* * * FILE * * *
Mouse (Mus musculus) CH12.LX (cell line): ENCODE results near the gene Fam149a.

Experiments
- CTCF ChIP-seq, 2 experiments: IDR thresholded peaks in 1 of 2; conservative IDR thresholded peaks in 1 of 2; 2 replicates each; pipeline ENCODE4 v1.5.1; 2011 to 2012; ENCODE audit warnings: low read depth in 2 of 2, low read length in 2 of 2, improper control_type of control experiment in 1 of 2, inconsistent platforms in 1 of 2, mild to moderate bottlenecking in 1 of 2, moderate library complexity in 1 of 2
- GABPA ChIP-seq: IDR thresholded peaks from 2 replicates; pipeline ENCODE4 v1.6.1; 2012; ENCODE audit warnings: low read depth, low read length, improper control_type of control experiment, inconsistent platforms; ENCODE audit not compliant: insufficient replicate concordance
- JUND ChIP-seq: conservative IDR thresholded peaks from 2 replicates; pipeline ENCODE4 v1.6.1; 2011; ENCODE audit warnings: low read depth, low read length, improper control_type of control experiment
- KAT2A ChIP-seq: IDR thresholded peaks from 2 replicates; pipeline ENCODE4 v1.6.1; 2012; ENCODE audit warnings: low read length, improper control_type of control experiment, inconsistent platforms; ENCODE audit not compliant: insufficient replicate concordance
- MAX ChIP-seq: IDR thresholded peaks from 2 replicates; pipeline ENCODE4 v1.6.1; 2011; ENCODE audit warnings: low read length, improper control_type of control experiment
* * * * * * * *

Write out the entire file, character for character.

Mouse (Mus musculus) CH12.LX (cell line): ENCODE results near the gene Fam149a.

Experiments
- CTCF ChIP-seq, 2 experiments: IDR thresholded peaks in 1 of 2; conservative IDR thresholded peaks in 1 of 2; 2 replicates each; pipeline ENCODE4 v1.5.1; 2011 to 2012; ENCODE audit warnings: low read depth in 2 of 2, low read length in 2 of 2, improper control_type of control experiment in 1 of 2, inconsistent platforms in 1 of 2, mild to moderate bottlenecking in 1 of 2, moderate library complexity in 1 of 2
- GABPA ChIP-seq: IDR thresholded peaks from 2 replicates; pipeline ENCODE4 v1.6.1; 2012; ENCODE audit warnings: low read depth, low read length, improper control_type of control experiment, inconsistent platforms; ENCODE audit not compliant: insufficient replicate concordance
- JUND ChIP-seq: conservative IDR thresholded peaks from 2 replicates; pipeline ENCODE4 v1.6.1; 2011; ENCODE audit warnings: low read depth, low read length, improper control_type of control experiment
- KAT2A ChIP-seq: IDR thresholded peaks from 2 replicates; pipeline ENCODE4 v1.6.1; 2012; ENCODE audit warnings: low read length, improper control_type of control experiment, inconsistent platforms; ENCODE audit not compliant: insufficient replicate concordance
- MAX ChIP-seq: IDR thresholded peaks from 2 replicates; pipeline ENCODE4 v1.6.1; 2011; ENCODE audit warnings: low read length, improper control_type of control experiment